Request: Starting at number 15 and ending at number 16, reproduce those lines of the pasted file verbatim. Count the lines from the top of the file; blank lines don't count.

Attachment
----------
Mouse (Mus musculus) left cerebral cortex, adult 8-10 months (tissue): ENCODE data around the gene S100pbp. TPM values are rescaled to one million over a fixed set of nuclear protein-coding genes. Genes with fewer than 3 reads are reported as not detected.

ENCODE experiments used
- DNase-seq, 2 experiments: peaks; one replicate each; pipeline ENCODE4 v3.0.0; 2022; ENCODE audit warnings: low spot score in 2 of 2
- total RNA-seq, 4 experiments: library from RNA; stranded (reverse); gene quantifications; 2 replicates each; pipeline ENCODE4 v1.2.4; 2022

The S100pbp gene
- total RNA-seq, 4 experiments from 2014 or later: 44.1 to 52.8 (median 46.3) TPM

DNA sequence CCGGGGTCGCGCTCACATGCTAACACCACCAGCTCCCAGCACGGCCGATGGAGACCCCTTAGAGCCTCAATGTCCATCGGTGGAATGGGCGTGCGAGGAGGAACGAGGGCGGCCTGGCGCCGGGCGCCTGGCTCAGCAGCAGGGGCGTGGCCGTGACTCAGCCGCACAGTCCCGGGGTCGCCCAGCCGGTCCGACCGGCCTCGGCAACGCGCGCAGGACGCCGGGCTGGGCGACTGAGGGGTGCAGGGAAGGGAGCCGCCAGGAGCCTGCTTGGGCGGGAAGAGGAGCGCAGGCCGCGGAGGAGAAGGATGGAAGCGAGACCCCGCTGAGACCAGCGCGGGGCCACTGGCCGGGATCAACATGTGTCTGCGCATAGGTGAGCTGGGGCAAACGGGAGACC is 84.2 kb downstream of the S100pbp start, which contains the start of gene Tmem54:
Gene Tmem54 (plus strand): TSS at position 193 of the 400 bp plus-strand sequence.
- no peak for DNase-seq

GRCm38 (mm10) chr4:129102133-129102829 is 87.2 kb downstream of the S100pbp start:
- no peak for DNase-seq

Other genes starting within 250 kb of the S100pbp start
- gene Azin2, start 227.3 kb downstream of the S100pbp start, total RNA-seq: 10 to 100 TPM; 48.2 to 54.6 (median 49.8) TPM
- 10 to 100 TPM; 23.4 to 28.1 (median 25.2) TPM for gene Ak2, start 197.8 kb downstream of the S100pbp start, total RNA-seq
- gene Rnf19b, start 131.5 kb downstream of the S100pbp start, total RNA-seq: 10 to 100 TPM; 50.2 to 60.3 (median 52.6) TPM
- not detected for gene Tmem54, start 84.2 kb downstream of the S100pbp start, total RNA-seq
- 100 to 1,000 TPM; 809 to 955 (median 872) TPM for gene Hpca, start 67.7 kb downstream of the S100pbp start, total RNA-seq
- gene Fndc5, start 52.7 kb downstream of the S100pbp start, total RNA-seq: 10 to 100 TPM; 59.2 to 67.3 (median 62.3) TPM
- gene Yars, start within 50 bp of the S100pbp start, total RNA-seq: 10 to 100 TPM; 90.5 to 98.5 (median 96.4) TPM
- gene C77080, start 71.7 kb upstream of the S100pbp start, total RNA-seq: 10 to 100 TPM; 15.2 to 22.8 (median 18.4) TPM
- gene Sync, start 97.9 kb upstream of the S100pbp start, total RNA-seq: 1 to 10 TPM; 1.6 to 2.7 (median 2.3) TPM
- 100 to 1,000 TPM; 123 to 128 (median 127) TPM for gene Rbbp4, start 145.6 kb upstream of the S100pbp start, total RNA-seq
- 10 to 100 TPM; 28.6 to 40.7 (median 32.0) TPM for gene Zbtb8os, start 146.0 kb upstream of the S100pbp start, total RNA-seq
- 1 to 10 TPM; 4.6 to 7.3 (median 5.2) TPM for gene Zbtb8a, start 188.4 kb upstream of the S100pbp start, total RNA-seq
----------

- gene Rnf19b, start 131.5 kb downstream of the S100pbp start, total RNA-seq: 10 to 100 TPM; 50.2 to 60.3 (median 52.6) TPM
- not detected for gene Tmem54, start 84.2 kb downstream of the S100pbp start, total RNA-seq